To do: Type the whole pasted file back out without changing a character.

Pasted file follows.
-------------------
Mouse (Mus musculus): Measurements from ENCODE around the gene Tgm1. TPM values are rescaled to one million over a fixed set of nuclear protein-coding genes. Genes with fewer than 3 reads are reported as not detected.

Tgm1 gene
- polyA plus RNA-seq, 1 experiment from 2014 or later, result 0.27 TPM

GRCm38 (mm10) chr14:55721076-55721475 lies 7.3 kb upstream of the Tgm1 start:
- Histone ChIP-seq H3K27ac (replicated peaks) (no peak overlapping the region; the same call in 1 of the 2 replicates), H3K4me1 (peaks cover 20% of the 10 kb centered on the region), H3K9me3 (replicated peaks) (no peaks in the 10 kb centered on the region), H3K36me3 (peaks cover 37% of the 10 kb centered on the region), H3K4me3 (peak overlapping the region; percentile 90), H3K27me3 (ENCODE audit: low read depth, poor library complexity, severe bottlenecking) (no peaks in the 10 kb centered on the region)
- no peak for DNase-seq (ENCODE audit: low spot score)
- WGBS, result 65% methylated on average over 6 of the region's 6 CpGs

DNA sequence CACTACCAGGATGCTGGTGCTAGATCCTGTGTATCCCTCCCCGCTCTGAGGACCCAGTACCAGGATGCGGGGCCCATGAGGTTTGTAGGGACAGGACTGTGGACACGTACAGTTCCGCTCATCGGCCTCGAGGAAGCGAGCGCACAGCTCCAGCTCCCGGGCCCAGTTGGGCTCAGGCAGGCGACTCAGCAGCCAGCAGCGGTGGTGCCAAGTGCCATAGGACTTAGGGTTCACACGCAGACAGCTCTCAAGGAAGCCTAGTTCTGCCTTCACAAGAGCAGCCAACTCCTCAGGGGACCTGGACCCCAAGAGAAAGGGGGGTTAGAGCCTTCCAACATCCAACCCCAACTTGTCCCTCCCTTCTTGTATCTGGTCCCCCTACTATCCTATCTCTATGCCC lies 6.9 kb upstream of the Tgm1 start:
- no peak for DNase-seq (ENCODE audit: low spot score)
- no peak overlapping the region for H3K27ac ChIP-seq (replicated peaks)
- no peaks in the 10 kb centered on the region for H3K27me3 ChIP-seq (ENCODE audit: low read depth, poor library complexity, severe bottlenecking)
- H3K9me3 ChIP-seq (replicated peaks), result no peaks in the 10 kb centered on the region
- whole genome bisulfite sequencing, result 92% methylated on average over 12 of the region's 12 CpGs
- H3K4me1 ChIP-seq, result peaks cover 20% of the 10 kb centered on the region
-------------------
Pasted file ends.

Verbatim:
Mouse (Mus musculus): Measurements from ENCODE around the gene Tgm1. TPM values are rescaled to one million over a fixed set of nuclear protein-coding genes. Genes with fewer than 3 reads are reported as not detected.

Tgm1 gene
- polyA plus RNA-seq, 1 experiment from 2014 or later, result 0.27 TPM

GRCm38 (mm10) chr14:55721076-55721475 lies 7.3 kb upstream of the Tgm1 start:
- Histone ChIP-seq H3K27ac (replicated peaks) (no peak overlapping the region; the same call in 1 of the 2 replicates), H3K4me1 (peaks cover 20% of the 10 kb centered on the region), H3K9me3 (replicated peaks) (no peaks in the 10 kb centered on the region), H3K36me3 (peaks cover 37% of the 10 kb centered on the region), H3K4me3 (peak overlapping the region; percentile 90), H3K27me3 (ENCODE audit: low read depth, poor library complexity, severe bottlenecking) (no peaks in the 10 kb centered on the region)
- no peak for DNase-seq (ENCODE audit: low spot score)
- WGBS, result 65% methylated on average over 6 of the region's 6 CpGs

DNA sequence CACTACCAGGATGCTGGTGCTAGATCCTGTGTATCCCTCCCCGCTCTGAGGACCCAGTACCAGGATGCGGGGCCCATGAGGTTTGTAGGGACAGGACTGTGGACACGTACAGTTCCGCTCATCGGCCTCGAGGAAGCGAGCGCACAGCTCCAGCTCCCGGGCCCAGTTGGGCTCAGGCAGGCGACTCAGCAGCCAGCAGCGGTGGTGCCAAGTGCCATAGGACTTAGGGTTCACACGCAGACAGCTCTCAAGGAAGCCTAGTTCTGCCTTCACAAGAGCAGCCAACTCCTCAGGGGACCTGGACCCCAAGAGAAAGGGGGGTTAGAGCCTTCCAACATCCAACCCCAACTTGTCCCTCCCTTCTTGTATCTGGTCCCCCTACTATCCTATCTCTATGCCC lies 6.9 kb upstream of the Tgm1 start:
- no peak for DNase-seq (ENCODE audit: low spot score)
- no peak overlapping the region for H3K27ac ChIP-seq (replicated peaks)
- no peaks in the 10 kb centered on the region for H3K27me3 ChIP-seq (ENCODE audit: low read depth, poor library complexity, severe bottlenecking)
- H3K9me3 ChIP-seq (replicated peaks), result no peaks in the 10 kb centered on the region
- whole genome bisulfite sequencing, result 92% methylated on average over 12 of the region's 12 CpGs
- H3K4me1 ChIP-seq, result peaks cover 20% of the 10 kb centered on the region